Business: Confidences Published

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Charles Franklin Kettering grew up on an Ohio farm, strained his eyes reading in bad light, had to get a friend to do his reading for him while he was studying at Ohio State. After working at National Cash Register, Mr. Kettering and Edward Andrew Deeds started Dayton Engineering Laboratories Co., sold Delco lighting plants to U. S. farmers. His best known invention—the self-starter for motorcars —was developed for Henry M. Leland, onetime head of Cadillac. General Motors got Mr. Kettering when they got Delco and Mr. Kettering is now head of General Motors Research Division. One of his inventions is a gadget for opening bedroom windows without getting out of bed.

Mr. Kettering prefaces many of his observations with the words "Say" or "Listen." He likes aphorisms, posts his office walls with signs such as: "A man must have a certain amount of intelligent ignorance to get anywhere," and: "Nothing is so conducive to thought as the sheriff," is deeply interested in why grass is green. Last year Mr. Kettering made $140,495.

Top finance man at Motors is Donaldson Brown, who went to work for E. I. du Pont de Nemours in 1908, married Greta du Pont Barksdale in 1916, became du Pont treasurer in 1918. In 1921, with the du Ponts active in General Motors affairs, he moved over to the G. M. treasury as vice president in charge of finance. One of Mr. Brown's ancestors arrived in America with Captain John Smith. Last year General Motors paid Mr. Brown $134,688.

Big, Irish-looking, Cleveland-born James David Mooney is head of General Motors foreign sales and manufacturing, might rate as the most-traveled U. S. citizen. He once went from New York to London to Paris to Marseille to Port Said to Bombay to Madras to Singapore to Batavia to Singapore to Hongkong to Shanghai to Kobe to Osaka to Honolulu to San Francisco between Dec. 6 and March 5. In 1931 President Masaryk of Czechoslovakia conferred upon him the Order of the White Lion. He detests high tariffs, and while Herbert Hoover was President Mr. Mooney was urging the building up of Russian-U. S. trade. Last year he received $118,306.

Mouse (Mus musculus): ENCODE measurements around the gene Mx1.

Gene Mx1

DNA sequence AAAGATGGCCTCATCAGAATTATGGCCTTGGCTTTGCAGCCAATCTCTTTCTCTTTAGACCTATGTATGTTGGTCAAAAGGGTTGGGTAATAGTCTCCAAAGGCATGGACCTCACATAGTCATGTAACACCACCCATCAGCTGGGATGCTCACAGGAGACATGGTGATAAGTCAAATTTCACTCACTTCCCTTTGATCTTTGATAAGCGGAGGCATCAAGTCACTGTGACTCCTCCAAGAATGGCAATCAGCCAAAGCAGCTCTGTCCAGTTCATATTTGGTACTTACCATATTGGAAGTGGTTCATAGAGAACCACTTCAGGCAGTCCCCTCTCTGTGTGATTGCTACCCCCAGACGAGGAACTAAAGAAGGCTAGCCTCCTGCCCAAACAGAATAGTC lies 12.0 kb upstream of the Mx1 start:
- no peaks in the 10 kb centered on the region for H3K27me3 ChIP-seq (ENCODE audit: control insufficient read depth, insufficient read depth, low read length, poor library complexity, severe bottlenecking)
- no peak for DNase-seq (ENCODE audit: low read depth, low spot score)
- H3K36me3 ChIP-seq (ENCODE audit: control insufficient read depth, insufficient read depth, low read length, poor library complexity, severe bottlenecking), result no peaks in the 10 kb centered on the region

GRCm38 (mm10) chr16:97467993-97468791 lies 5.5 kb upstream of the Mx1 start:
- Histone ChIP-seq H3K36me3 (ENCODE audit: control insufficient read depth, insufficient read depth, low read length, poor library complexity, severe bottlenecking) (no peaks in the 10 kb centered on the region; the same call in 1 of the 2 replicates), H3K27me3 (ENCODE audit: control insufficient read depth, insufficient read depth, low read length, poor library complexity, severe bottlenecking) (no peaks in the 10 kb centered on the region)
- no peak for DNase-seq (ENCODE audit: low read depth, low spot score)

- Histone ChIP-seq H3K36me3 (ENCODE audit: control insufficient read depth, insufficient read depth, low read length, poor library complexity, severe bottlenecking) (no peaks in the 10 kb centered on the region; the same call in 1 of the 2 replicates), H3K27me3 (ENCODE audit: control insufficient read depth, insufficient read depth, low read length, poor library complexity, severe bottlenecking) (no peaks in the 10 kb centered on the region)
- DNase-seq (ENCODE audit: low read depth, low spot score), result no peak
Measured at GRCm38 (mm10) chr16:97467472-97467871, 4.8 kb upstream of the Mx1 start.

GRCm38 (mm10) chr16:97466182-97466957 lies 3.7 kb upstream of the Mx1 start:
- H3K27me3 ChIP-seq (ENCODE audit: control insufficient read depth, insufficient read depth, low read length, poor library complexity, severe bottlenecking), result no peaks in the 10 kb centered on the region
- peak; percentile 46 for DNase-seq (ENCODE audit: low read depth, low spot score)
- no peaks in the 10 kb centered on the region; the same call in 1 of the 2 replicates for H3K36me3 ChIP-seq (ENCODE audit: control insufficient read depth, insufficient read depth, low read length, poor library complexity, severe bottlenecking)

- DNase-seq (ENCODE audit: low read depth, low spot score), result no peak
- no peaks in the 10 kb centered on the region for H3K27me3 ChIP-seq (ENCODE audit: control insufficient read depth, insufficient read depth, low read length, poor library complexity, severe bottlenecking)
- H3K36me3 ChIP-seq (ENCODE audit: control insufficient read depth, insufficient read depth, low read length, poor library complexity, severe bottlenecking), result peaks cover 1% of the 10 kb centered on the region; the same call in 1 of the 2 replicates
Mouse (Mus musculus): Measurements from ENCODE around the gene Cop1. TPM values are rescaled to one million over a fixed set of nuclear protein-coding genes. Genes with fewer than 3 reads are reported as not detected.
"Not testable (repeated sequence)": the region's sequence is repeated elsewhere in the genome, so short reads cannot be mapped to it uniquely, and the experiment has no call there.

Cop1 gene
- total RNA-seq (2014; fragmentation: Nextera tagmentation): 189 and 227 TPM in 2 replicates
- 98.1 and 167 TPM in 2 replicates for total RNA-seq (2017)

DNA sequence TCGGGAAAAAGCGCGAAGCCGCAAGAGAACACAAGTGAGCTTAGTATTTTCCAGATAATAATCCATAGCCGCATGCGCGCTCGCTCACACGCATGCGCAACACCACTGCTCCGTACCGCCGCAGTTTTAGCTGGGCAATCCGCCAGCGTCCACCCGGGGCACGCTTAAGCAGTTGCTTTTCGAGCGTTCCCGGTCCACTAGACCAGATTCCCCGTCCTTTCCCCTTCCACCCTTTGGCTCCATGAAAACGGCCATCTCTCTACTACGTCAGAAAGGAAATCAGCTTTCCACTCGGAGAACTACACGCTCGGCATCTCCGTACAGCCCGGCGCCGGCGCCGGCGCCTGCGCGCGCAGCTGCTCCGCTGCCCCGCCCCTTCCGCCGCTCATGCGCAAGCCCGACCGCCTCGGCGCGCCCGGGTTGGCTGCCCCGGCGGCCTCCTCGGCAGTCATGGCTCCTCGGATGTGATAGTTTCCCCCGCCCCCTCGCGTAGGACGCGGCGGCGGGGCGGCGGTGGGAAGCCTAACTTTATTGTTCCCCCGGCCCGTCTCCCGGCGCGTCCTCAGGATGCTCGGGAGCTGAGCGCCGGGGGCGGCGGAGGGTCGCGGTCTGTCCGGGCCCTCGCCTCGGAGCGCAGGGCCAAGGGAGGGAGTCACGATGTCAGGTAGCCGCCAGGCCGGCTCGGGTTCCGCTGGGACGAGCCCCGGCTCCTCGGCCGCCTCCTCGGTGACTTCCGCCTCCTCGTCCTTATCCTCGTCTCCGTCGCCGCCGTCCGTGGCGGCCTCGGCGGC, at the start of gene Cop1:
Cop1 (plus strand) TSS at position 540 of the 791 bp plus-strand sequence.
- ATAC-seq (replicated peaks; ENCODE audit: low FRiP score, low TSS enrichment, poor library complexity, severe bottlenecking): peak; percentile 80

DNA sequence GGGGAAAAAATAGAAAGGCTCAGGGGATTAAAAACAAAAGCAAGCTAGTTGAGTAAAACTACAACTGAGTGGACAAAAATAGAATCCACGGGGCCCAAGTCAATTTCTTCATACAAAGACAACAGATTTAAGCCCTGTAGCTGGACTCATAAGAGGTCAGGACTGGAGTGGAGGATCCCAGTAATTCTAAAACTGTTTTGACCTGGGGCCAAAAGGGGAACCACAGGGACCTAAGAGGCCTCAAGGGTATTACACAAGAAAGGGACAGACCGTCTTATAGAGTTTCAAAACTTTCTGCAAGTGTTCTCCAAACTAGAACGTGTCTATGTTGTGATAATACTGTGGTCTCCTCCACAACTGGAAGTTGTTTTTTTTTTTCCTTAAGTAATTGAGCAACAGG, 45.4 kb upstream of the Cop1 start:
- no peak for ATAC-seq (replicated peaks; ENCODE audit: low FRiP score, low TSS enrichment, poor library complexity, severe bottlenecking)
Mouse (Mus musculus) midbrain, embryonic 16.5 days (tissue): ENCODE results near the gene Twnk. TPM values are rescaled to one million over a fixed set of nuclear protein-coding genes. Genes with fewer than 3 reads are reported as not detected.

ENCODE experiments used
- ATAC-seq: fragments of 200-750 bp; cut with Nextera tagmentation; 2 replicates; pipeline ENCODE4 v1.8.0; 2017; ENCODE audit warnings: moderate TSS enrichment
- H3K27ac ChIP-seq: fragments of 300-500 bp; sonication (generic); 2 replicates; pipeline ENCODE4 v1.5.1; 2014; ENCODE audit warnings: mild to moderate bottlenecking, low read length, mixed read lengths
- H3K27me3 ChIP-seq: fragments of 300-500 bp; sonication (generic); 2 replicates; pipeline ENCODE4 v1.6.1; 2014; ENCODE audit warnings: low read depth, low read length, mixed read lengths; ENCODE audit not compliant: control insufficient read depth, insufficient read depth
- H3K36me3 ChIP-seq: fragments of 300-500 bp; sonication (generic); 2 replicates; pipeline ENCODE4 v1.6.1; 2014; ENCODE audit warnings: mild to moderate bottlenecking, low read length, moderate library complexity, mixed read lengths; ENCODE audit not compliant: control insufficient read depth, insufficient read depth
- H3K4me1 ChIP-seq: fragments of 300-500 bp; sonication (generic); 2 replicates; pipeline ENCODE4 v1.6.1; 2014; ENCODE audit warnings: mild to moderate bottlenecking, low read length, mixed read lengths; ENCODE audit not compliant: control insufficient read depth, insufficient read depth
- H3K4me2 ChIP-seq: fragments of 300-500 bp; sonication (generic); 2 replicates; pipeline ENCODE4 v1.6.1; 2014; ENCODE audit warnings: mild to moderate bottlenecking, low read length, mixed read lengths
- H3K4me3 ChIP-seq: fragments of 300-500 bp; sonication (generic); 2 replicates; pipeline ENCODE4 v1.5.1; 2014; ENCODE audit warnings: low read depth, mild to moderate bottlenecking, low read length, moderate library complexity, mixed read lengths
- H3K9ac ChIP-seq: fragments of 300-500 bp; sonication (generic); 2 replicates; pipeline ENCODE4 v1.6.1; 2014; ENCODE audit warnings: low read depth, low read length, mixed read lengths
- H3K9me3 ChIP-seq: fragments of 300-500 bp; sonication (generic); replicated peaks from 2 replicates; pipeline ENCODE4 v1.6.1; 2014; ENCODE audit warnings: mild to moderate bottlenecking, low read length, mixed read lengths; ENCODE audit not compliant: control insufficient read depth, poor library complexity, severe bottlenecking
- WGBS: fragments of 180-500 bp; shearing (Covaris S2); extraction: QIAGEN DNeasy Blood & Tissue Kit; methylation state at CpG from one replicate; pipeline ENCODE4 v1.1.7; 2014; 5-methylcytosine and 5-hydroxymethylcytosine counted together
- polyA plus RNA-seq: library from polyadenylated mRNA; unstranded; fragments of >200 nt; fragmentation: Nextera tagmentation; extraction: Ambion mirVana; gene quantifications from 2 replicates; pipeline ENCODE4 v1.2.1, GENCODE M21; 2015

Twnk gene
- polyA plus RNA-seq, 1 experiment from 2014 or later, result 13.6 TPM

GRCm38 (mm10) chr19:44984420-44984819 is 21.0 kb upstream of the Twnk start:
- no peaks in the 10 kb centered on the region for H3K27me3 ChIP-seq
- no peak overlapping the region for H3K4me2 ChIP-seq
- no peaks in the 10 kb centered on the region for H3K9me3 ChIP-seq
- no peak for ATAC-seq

Lawrence P. Fisher, vice president of General Motors, is one of the seven famed Fisher Body Brothers. Husky Mr. Fisher, a blacksmith's son, is himself a skilled blacksmith. His art collection includes Romney's portrait of the Duchess of Sutherland. Last year Mr. Fisher drew $125,219.

Richard H. Grant is the G. M. salesman. At 35 he was sales manager for National Cash Register, under John H. Patterson, father of high-pressure selling. Next he sold Delco home-lighting units to U. S. farmers. After General Motors acquired the Delco Company, Frigidaire was combined with Delco and Mr. Grant added the iceless icebox to his sales triumphs. In 1924 he became Chevrolet sales manager, did for Chevrolet sales what Mr. Knudsen did for Chevrolet production. Since 1934 he has been vice president in charge of sales for the entire General Motors line.

Small, wiry, compensating for his lack of stature with tremendous energy and wholehearted devotion to salesmanship, Mr. Grant can exhort a sales meeting with an eloquence that makes salesmen laugh, cry and sell. He once told a pipe-smoking salesman that the pipe was costing General Motors $5,000 a year in lost sales energy. Last year Mr. Grant received $98,003.

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